A note on The Hunger Games
A few years ago, I was involved in developing a movie based on a popular series of YA novels, a science-fiction thriller series set in a dystopian future and featuring a female protagonist trying to make her way in an oppressive, brutal society.
Because it was not just one novel but three, it was incumbent upon me to lay out not just one movie but a whole trilogy, describing the arc of the protagonist and her journey from helpless waif to leader of the revolution.
It was a lot of work, but the producer was very pleased with my take and we took it to the studio.
The studio executive we went to see was a very nice, very kind, very intelligent young woman. I pitched to her not one movie but three, I pitched to her for over an hour, laying out a tapestry, a world of intrigue, action, spectacle and personal development.
The studio exec was fascinated and very impressed, and then, at the end of the pitch, said “That’s really great, Todd, you really nailed it, it’s perfect. I’m just wondering — is there some way to make the protagonist a boy?”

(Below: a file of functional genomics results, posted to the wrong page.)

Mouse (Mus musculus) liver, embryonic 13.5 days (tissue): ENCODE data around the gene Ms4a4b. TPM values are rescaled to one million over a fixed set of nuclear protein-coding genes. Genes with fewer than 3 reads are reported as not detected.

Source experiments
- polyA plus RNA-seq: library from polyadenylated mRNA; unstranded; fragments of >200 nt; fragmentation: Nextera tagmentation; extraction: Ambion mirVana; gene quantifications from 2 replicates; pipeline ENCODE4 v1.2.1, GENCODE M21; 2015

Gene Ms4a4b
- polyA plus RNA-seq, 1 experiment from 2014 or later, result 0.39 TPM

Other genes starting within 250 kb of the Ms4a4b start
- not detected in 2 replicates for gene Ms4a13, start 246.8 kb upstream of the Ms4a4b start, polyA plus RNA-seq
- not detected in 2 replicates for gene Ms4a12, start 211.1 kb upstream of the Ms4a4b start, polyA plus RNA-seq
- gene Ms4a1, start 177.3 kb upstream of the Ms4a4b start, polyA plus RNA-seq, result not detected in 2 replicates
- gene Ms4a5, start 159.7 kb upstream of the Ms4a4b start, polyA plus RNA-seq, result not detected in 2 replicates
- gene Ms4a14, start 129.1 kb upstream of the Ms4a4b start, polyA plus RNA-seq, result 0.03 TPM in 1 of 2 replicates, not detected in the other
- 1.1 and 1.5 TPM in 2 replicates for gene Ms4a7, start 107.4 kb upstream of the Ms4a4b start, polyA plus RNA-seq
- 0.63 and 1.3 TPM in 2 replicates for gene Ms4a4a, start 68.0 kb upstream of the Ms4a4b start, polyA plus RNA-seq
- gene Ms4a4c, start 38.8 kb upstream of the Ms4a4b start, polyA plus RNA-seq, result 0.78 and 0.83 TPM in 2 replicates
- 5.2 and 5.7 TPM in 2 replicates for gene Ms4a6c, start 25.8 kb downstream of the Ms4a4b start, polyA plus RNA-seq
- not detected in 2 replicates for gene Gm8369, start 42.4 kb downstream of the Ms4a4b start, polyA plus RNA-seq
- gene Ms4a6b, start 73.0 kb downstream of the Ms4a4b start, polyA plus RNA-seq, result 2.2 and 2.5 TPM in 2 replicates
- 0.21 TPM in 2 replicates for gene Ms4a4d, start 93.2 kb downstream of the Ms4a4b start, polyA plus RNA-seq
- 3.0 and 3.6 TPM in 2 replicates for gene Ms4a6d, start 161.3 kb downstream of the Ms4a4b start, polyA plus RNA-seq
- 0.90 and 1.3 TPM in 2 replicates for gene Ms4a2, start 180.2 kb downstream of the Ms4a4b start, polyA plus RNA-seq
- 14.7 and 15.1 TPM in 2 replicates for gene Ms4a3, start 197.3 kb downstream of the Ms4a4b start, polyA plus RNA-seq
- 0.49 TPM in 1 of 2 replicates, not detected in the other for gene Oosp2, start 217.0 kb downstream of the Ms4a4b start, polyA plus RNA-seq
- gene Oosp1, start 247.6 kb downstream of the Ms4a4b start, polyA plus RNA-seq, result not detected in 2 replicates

I was dumbstruck. No, there was no way to make the protagonist a boy. The books were very much about a female perspective on this strange futuristic world — the two were inseparable. You literally could not tell the same story with a male protagonist.
But the studio exec explained, “We can’t make a movie with a female protagonist. Boys won’t go to see it.” She also explained that girls won’t go to see science fiction movies, or action movies. I explained to her that one recent movie franchise — Pirates — very much had a female protagonist and had done very well indeed, that another franchise — The Terminator — also had a female protagonist and had done very well indeed, that another franchise — Alien — was also a futuristic sci-fi series with a female protagonist, and had done very well indeed.
The studio exec’s hands were tied. Word had come down from above, “No big-budget movies with female protagonists.” The only movies that could be made with a female protagonist were intimate personal dramas and romances — that is, cheap movies.
My guess is that today, this very day, in offices all over Hollywood, studio executives are still telling writers “We don’t make science-fiction movies with a female protagonist.” And when the writer says “But what about Hunger Games?” they will make an excuse — “Well, but that’s The Hunger Games, it’s a phenomenon, it’s its own thing, you can’t hope to repeat that.”